Let's take a look at the market action last week:
We see a sell-off to the 26.15 level, followed by a rally to previous highs at 27.70, followed by a sell-off on Friday and a sharp sell-off yesterday. The reason for last week's rally is three-fold.
1.) The Australian market is rising in sympathy with other markets around the globe. The US hit new highs, and we saw other markets rally. The Australian market is along for the ride.
2.) Japan is seriously going after re-flation. The hope is this will bring back the Japanese economy. Also note the massive drop in the yen, making Japanese goods more competitive, which should help Australian exports.
3.) Belief in an Australian central bank interest rate cut. Australia has room to cut rates. With a weakening economy, there is hope that the bank will do just that.
However. consider this seasonally adjusted data about the Australian labor market released on Thursday:
- Employment decreased 36,100 (0.3%) to 11,592,700. Full-time employment decreased 7,400 to 8,111,300 and part-time employment decreased 28,700 to 3,481,500.
- Unemployment increased 25,900 (3.9%) to 686,900. The number of persons looking for full-time work increased 30,900 to 501,900 and the number of persons looking for part-time work decreased 5,000 to 185,000.
- The unemployment rate increased 0.2 pts to 5.6%.
- The participation rate decreased 0.2 pts to 65.1%.
- Aggregate monthly hours worked decreased 5.0 million hours to 1,627.3 million hours.
Overall employment is increasing.
Also consider the LEI and CEIs from the above linked post. The LEIs are decreasing and the CEIs have stalled.
In short, I still think the Australian market is at a short-term top. There are a few things that would change that analysis:
1.) A cut by the Australian Central Bank. This would add upward pressure on a short-term basis.
2.) An announcement from a major raw materials company that they were re-committing to a massive capital project.
However, consider this summation from the just released central bank minutes:
Members noted that the national accounts data, released the day after the March Board meeting, confirmed that growth of the economy was close to trend over 2012 as a whole, but with slower growth over the second half of the year. GDP expanded by 0.6 per cent in the December quarter, reflecting strong growth in resources exports, mining investment and dwelling investment, while household consumption recorded modest growth and public demand declined further. Overall growth over the year was 3.1 per cent, which, with total hours worked recording a small decline over the same period, implied strong growth in labour productivity.
The limited new data to hand for this meeting were broadly consistent with the earlier outlook for the economy. In particular, mining investment still appeared to be close to its peak (and hence its impetus to growth was likely to slow) but resources exports were projected to continue to grow strongly. A moderate rise in dwelling investment was expected and household consumption was forecast to grow broadly in line with household incomes, while growth in public demand was likely to be modest. Non-mining investment was likely to remain subdued in the near term but to pick up gradually in the second half of 2013.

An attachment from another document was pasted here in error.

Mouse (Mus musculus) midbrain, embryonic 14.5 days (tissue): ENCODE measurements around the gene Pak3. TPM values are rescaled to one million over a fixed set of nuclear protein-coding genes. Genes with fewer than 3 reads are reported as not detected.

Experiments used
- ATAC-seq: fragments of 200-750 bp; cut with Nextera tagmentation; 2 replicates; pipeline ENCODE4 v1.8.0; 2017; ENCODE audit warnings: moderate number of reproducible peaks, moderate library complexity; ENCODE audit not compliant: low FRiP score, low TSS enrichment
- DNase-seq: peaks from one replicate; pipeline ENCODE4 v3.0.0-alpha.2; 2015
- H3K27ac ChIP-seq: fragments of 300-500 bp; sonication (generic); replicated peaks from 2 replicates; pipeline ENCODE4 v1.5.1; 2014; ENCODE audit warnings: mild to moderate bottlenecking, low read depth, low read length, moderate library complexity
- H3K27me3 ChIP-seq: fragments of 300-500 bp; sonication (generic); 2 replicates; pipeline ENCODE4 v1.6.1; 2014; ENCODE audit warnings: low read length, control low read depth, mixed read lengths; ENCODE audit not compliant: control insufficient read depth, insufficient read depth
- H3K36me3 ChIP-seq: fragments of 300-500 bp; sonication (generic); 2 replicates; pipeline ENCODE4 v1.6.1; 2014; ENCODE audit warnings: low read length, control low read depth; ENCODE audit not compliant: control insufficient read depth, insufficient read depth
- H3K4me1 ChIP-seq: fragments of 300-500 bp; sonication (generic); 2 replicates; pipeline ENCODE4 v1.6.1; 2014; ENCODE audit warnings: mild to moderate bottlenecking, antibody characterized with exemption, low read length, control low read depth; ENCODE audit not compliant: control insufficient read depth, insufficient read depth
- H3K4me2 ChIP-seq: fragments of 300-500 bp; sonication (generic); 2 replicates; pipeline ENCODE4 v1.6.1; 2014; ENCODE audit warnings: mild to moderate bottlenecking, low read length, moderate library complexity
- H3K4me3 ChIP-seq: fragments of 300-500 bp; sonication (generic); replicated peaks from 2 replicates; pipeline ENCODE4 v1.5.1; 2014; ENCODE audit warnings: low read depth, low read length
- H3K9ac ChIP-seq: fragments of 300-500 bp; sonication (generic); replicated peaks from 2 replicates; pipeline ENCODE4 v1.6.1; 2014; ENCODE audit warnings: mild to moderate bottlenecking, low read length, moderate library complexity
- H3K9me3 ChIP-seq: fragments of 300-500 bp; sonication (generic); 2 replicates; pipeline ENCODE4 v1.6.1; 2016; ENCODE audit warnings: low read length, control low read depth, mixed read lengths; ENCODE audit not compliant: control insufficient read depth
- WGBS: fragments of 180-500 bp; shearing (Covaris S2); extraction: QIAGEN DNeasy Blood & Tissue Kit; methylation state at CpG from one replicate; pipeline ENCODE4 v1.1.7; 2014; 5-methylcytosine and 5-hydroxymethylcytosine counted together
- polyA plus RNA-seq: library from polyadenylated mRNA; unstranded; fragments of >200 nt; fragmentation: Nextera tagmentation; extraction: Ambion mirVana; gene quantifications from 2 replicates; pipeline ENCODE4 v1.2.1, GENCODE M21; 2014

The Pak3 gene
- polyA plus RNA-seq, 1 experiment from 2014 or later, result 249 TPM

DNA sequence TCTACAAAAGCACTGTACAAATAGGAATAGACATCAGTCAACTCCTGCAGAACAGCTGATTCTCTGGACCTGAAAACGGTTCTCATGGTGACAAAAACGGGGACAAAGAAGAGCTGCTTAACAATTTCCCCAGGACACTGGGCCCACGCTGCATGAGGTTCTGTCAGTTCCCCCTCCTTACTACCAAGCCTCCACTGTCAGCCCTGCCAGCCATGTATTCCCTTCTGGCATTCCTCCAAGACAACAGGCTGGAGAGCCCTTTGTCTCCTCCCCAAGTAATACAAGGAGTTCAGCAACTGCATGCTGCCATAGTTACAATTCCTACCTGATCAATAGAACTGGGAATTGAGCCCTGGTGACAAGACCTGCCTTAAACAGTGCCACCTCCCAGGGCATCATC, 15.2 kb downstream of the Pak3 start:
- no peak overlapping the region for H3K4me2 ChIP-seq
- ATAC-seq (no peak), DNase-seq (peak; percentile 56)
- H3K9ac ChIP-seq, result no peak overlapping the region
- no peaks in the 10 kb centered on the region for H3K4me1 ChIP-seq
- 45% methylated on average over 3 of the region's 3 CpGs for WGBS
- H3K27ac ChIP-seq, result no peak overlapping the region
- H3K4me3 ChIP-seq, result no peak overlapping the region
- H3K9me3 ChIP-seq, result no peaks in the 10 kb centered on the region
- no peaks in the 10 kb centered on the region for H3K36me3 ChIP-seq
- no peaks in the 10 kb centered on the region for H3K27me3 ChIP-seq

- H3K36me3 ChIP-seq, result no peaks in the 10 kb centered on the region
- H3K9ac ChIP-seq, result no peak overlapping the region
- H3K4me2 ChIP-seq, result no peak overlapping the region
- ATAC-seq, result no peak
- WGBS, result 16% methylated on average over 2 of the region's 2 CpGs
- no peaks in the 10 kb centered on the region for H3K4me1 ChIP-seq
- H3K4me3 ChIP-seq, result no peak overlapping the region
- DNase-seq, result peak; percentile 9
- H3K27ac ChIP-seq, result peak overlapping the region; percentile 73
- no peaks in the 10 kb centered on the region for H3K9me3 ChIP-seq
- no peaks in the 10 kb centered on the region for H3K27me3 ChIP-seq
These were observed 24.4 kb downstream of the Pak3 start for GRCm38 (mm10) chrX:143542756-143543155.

Recent indicators suggested that growth of consumption had increased over recent months after a softer December quarter. The value of retail sales picked up strongly in January and the Bank's liaison pointed to further growth in February and March. Motor vehicle sales had remained high, though they had fallen a little from their recent peak. In addition, measures of consumer confidence had risen to be clearly above their long-run averages.
Members observed that conditions in the housing market had continued to improve. House prices increased again over March, to be 4¼ per cent above their mid-2012 trough, auction clearance rates had moved higher and there were signs of somewhat stronger growth in housing loan approvals. The Bank's liaison with home builders suggested that demand for new housing had been a little more positive of late, with a rise in activity reported in most capital cities.
Surveys of business conditions were somewhat mixed over the month, although conditions generally remained a little below long-run averages. Business conditions appeared to have improved for the construction industry overall but declined in the mining sector, notwithstanding the prospect of strong growth in resources exports. Information from the Bank's liaison indicated some willingness on the part of firms outside the mining sector to increase investment spending, especially on information technology assets and systems. Business debt was still growing, albeit at a somewhat slower pace over recent months; credit to smaller businesses was rising at a steady pace and large corporations were able to access non-intermediated funds.
Members discussed the various labour market indicators. There was a surprisingly large increase in employment in February, accompanied by a rise in the participation rate. However, a substantial part of the increase in employment appeared to reflect changes in the sample. The unemployment rate, which tends to be less volatile than employment growth, was unchanged at 5.4 per cent. While the most recent quarterly data showed a decline in vacancies, higher-frequency forward-looking indicators showed tentative signs of stabilising. Overall, these indicators were consistent with moderate growth in employment in the months ahead.